When you discover insects on your plants, don’t reach for a pesticide until you know what you’re facing: beneficial insect or true pest. Learn to identify common predatory beneficials, and you’ll know which insects to battle—and which to coddle. Look out for these predatory beneficials.
Also called lady beetles or ladybird beetles, these familiar garden visitors feature shades of orange, red, black, pink, or yellow, and they may or may not, have black spots. Soft-bodied larvae resemble brightly colored alligators (but don’t kill them!).
Benefit to your garden: Both adults and larvae eat hundreds of aphids in their lifetimes. They also prey on mealybugs, mites, scale, and thrips.
Spiders are often the predators present in greatest numbers in a garden. Many of these eight-legged hunters rely on webs to catch prey, but some have specialized predator skills. Crab spiders camouflage themselves and ambush prey. Jumping spiders and wolf spiders hunt and pursue prey insects.
Benefit to your garden: Spiders feed on many insects, including caterpillars, pill bugs, flea beetles, and cabbage white butterflies.
Lacewing (green and brown)
Adult lacewings are green or brown, with long, transparent, lacy wings. Adults feed on pollen, nectar, and honeydew, while their larvae are aggressive predators. Larvae resemble ladybug larvae, with soft bodies and alligator-like shape.
Benefit to your garden: Young lacewings are called aphid lions because they hunt and consume aphids. They also feed on lace bugs, mites, and other small insects.
These fast-moving ground dwellers are typically dark colored, often with a metallic sheen. Flip a rock or log, and you’ll see them scurry for cover. In the vegetable garden, look for them near root crops (potatoes, onions, turnips). White clover, hedgerows, and stable perennial plantings provide habitat for reproduction.
Benefit to your garden: Both adults and larvae are predators, preying on slugs, root maggot eggs, and beetles, including flea beetles, asparagus beetles, and Colorado potato beetles. Ground beetles also feast on caterpillars, including cutworms and cabbage worms.
Also called syrphid flies or flower flies, these insects resemble bees or wasps with bright yellow-orange and black bodies. Unlike bees, these flies have only two wings they hold out to the sides; bees fold their four wings against their bodies. Hover flies don’t sting or bite. You’ll most often see adults hovering over blossoms, where they consume nectar and pollen and help pollinate flowers.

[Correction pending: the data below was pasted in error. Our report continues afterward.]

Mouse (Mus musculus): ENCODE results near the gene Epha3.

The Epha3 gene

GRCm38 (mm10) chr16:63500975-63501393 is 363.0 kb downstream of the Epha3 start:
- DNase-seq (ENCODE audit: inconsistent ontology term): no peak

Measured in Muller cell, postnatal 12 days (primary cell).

Benefit to your garden: Larvae resemble slugs but are yellow, clear, or pale green. Often found among aphid colonies, one larva eats over 400 aphids before pupating—approximately one aphid per minute. Larvae also eat mealybugs, thrips, caterpillars, corn borers, and corn earworms.
A thick pair of front legs enables these insects to grab prey. A large beak pierces pests and sucks them dry. Damsel bugs are black, brown, or gray, fast moving, and can fly, but often hide inside flowers and ambush prey. Plant any aster family plant, such as sunflower, daisy, coneflower, or black-eyed susan, to attract these beneficials.
Benefit to your garden: Both adults and larvae are predatory, feeding on aphids, caterpillars, leafhoppers, plant bugs, and thrips.
Predatory Stink Bug
This kind of stink bug eats over 1,000 types of insects. Usually red and black or orange and black, they live among asparagus, beans, cole crops, eggplants, potatoes, and tomatoes.
Benefit to your garden: Adults eat Colorado potato, asparagus, and bean beetles; cabbage looper and corn earworm larvae; and moths. Larvae eat Colorado potato beetle eggs and larvae.
You might not think bald-faced hornets and yellow jackets (also called paper wasps) would be good to have around, but they consume many undesirable insects. (If nests pose a threat, though, remove them.)
Benefit to your garden: Adults consume flower nectar through holes created by other critters. Some predatory wasps eat insects. Larvae eat caterpillars, flies, and other pests.
This beneficial insect takes out pests one by one, using such methods as camouflage and sheer force. A sword-like snout pierces prey, while strong front legs hold it fast. (Careful! Adults may bite if handled.)
Benefit to your garden: Assassin bugs eat many insect pests at various life stages—adults, nymphs, and larvae—including aphids, beetle larvae, caterpillars, and leafhoppers.
Large front legs grasp prey, or are kept folded, as if in prayer. Adults are 2-3 inches long. Green, brown, or gray, these flying insects blend with surroundings to lie in wait for prey.
Benefit to your garden: Both adults and nymphs prey on insects, including aphids, beetles, caterpillars, flies, and leafhoppers. They eat anything they can catch, including small lizards, and young snakes.